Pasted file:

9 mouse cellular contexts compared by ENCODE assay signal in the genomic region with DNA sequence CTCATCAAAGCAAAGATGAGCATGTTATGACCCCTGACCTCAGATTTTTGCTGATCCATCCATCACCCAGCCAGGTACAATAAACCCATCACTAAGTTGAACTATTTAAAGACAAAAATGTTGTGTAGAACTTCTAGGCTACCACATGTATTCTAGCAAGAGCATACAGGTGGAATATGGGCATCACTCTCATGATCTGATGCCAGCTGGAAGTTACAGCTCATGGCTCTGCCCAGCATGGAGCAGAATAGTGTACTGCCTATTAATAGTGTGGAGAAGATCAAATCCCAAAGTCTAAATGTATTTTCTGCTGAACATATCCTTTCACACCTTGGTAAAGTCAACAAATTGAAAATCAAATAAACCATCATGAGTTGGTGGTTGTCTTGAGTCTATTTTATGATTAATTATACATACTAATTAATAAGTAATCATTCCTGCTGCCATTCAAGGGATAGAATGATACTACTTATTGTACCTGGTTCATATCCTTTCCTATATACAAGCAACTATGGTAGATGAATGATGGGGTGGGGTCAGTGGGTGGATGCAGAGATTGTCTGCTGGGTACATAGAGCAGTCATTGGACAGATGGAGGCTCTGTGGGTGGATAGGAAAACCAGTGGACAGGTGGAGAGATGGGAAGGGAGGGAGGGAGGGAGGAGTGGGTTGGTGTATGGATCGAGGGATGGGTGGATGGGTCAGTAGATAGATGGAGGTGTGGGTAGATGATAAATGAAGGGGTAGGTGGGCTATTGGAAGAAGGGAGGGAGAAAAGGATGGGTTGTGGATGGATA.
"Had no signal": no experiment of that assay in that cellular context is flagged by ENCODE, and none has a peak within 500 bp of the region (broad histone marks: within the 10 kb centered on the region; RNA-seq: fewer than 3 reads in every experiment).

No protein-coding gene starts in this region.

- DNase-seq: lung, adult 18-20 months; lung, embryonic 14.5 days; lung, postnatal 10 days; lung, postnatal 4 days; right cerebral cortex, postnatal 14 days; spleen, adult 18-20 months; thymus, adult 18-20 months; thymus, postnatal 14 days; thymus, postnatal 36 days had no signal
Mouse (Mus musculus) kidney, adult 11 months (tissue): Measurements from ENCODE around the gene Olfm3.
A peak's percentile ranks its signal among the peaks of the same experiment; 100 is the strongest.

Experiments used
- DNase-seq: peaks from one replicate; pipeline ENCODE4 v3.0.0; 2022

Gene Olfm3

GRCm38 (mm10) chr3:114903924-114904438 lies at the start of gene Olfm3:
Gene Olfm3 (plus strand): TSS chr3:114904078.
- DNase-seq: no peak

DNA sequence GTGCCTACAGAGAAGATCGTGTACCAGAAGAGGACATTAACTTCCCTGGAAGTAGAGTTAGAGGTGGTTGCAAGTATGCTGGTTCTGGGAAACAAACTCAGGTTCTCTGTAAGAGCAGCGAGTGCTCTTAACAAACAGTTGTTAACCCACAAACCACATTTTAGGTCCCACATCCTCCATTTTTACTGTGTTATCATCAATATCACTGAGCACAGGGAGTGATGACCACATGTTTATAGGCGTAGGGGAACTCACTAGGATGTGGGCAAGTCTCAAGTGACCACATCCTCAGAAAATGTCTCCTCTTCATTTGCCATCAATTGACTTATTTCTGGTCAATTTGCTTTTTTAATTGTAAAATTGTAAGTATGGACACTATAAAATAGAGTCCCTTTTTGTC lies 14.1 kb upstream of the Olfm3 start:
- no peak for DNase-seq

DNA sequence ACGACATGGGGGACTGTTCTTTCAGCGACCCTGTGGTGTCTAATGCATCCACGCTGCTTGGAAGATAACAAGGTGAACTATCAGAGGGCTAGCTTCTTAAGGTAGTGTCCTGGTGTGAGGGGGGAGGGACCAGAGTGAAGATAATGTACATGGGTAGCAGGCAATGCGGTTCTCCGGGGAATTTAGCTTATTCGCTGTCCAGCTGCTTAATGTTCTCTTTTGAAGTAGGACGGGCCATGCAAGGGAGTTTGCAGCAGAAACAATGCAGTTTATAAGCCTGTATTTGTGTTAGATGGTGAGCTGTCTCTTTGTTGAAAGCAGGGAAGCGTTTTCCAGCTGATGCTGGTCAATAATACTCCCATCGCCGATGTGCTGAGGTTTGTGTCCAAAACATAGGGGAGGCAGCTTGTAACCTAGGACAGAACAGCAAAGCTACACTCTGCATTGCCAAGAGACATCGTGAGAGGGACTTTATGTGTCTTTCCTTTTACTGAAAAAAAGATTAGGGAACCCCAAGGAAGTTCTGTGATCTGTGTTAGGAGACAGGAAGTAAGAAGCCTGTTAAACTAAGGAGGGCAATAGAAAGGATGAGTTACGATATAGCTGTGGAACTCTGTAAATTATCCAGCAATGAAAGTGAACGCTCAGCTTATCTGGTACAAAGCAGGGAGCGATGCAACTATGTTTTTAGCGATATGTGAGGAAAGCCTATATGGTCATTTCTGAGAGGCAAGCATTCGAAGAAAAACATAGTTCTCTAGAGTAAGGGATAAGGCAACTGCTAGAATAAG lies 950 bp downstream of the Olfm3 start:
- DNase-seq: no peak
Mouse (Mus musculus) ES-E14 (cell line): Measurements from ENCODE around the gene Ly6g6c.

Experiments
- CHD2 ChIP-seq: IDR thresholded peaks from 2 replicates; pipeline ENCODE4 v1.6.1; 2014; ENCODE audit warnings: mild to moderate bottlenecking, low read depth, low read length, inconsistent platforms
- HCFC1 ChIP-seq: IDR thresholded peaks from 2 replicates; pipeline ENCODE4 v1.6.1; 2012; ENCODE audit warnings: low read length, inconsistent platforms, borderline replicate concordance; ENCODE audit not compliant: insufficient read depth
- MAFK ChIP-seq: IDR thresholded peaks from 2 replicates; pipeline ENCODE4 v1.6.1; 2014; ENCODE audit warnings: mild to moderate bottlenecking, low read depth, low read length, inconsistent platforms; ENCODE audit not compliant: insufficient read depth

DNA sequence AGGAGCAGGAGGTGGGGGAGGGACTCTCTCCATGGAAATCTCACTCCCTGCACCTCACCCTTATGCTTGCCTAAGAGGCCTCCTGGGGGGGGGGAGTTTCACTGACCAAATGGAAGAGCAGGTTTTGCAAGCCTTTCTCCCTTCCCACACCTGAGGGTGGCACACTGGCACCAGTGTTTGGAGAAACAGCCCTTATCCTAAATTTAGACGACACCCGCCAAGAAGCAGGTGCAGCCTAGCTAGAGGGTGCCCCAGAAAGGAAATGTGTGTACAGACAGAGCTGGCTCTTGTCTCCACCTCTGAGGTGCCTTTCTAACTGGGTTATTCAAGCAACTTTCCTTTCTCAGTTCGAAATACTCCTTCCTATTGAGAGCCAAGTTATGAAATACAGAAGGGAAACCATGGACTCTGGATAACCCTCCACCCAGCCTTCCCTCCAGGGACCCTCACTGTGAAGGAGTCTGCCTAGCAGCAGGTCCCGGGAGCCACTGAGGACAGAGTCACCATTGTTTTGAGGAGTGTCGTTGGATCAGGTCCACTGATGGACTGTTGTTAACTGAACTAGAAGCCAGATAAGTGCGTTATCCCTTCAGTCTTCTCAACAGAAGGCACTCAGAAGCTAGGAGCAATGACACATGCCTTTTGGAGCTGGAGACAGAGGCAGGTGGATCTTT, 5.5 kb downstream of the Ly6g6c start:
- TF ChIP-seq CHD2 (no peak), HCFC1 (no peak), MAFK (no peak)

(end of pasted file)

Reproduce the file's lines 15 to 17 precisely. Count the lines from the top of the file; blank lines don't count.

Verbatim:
DNA sequence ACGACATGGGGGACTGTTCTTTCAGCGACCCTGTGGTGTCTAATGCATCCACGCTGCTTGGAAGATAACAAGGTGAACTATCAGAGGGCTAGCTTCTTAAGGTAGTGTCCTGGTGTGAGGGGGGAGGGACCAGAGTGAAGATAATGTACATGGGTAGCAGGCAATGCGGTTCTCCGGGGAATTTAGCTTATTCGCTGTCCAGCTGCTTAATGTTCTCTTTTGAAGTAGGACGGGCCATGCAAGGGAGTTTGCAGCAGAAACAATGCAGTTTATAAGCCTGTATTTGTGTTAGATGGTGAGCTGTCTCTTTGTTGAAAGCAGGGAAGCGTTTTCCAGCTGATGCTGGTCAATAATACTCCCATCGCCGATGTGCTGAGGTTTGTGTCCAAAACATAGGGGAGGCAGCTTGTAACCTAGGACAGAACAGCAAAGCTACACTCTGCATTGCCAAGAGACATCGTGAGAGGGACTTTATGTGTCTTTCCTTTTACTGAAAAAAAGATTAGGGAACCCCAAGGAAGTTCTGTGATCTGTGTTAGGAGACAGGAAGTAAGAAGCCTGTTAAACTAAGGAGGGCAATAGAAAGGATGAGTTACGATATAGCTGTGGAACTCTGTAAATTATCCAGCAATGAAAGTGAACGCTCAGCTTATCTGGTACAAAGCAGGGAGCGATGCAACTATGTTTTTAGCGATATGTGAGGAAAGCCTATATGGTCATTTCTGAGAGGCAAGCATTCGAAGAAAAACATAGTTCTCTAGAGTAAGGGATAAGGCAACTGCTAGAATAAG lies 950 bp downstream of the Olfm3 start:
- DNase-seq: no peak
Mouse (Mus musculus) ES-E14 (cell line): Measurements from ENCODE around the gene Ly6g6c.